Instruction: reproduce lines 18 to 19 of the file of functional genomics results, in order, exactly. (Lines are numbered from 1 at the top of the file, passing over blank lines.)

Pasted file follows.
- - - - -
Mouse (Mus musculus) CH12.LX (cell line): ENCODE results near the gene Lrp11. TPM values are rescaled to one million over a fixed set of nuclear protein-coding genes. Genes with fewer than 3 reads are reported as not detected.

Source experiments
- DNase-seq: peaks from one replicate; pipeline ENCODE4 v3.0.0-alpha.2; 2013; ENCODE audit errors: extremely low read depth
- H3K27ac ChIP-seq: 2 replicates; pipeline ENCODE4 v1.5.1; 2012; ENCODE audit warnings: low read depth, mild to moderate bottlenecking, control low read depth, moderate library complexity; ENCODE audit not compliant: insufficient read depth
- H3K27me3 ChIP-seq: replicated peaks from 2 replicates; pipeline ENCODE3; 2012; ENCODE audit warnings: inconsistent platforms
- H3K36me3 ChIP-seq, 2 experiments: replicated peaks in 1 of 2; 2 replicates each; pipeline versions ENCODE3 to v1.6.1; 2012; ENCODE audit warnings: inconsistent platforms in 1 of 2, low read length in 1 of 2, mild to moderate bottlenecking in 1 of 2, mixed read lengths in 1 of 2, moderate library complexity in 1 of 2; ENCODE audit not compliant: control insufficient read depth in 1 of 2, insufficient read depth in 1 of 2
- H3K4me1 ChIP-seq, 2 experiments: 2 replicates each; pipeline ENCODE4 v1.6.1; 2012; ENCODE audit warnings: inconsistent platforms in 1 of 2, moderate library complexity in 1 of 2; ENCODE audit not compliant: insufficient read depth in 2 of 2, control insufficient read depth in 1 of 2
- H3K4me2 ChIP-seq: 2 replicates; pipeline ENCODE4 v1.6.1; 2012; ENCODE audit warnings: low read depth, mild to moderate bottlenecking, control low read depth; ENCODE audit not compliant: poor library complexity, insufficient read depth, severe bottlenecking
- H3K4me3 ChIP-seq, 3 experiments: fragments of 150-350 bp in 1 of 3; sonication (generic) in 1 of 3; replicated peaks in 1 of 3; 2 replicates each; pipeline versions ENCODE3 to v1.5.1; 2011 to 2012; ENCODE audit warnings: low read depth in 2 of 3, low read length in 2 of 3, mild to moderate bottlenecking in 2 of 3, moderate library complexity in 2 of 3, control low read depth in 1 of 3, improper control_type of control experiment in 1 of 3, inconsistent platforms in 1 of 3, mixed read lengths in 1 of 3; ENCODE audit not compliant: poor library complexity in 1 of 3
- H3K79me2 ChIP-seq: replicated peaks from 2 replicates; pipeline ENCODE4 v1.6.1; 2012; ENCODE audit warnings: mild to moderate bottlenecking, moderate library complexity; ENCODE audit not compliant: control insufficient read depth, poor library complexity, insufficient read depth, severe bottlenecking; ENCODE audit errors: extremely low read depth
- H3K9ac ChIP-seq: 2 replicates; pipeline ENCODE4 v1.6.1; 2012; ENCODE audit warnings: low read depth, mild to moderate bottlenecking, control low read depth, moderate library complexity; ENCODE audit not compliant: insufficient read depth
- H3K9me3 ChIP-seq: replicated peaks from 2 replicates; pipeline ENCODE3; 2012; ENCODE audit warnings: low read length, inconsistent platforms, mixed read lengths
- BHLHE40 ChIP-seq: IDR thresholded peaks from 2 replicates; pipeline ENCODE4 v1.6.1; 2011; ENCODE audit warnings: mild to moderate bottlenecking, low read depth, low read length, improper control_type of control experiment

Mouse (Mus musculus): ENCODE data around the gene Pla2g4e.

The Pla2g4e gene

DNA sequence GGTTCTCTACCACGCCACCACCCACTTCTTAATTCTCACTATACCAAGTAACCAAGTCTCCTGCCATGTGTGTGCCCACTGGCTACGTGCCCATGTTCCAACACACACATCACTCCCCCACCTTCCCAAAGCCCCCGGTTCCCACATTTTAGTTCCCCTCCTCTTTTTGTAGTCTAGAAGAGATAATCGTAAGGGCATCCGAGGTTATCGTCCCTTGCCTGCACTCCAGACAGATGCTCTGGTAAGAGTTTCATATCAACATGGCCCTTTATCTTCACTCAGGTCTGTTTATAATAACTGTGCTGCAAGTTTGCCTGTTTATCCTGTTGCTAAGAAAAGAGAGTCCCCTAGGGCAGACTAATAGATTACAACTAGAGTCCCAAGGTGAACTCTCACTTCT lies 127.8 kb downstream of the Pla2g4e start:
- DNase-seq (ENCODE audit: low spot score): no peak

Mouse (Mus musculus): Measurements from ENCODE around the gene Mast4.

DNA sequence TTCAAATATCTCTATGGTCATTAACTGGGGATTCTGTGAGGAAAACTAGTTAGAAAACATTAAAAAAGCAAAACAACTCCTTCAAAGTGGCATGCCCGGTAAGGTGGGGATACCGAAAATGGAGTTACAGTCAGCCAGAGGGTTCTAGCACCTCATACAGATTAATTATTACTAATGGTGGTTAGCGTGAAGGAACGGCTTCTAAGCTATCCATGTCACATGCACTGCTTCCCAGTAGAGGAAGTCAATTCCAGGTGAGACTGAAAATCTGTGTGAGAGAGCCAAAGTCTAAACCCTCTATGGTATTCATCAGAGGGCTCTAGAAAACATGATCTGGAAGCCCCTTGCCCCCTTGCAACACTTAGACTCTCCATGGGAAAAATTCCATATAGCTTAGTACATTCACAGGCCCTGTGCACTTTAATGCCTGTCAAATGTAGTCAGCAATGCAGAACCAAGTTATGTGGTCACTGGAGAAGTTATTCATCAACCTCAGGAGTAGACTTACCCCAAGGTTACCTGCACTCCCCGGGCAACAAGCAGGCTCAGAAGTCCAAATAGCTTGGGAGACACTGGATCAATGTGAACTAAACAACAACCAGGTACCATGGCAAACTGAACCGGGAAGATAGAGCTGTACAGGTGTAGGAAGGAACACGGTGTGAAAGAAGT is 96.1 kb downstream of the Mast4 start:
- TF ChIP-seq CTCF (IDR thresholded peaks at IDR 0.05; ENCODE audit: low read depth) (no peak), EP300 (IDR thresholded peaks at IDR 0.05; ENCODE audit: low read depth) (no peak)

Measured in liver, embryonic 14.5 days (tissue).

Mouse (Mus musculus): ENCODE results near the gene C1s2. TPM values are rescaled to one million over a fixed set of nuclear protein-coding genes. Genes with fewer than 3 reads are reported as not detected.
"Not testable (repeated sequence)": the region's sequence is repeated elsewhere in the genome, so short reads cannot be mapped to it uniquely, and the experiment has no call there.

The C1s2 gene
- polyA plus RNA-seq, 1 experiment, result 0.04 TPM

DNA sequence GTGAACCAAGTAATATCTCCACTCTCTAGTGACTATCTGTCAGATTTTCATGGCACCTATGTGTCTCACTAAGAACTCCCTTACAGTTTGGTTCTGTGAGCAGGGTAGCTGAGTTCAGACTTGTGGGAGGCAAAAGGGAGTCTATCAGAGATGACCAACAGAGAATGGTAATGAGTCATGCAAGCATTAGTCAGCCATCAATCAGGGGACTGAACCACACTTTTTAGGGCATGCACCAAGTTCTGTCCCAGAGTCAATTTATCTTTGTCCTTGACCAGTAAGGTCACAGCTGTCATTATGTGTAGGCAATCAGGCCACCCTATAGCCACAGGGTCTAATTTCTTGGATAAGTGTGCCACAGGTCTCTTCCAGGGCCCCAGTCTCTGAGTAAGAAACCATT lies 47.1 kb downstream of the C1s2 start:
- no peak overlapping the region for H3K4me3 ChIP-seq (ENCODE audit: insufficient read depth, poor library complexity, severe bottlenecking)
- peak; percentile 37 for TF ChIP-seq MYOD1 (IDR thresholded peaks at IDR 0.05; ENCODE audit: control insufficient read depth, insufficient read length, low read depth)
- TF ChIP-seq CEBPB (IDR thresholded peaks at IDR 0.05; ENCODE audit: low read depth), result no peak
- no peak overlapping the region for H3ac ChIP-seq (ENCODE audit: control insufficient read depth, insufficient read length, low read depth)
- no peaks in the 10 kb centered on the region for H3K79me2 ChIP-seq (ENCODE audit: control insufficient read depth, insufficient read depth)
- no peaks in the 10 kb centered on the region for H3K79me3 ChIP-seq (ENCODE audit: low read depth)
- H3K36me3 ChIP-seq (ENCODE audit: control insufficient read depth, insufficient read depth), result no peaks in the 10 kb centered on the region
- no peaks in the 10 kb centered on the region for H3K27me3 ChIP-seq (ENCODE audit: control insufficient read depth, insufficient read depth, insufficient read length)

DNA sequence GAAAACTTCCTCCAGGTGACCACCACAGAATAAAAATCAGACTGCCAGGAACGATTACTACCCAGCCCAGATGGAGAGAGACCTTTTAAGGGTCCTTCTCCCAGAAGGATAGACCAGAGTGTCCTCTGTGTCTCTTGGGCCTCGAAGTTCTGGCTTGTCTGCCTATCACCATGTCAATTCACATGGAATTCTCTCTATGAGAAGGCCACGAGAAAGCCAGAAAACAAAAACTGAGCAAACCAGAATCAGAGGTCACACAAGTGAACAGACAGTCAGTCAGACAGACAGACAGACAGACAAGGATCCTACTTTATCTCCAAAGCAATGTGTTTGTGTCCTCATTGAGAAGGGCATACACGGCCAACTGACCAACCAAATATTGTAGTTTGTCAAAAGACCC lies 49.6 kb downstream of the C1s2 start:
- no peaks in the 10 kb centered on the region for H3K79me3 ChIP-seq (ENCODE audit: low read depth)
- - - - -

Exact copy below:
Mouse (Mus musculus): Measurements from ENCODE around the gene Mast4.

DNA sequence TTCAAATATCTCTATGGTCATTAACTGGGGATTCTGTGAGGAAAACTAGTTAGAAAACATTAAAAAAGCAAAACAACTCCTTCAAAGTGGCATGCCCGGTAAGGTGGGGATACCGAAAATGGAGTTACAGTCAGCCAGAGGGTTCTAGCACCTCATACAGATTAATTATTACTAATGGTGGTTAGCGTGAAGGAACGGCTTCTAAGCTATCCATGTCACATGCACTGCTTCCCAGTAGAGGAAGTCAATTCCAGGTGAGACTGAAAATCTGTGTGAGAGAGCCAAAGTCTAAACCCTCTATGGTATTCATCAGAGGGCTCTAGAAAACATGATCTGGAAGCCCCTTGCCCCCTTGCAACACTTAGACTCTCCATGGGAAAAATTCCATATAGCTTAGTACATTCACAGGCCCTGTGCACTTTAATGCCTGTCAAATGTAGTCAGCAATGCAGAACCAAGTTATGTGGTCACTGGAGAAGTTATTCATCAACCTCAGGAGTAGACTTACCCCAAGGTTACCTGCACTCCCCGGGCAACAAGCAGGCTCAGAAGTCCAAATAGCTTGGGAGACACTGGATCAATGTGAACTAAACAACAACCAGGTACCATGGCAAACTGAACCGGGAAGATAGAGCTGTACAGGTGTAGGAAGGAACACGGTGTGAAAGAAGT is 96.1 kb downstream of the Mast4 start: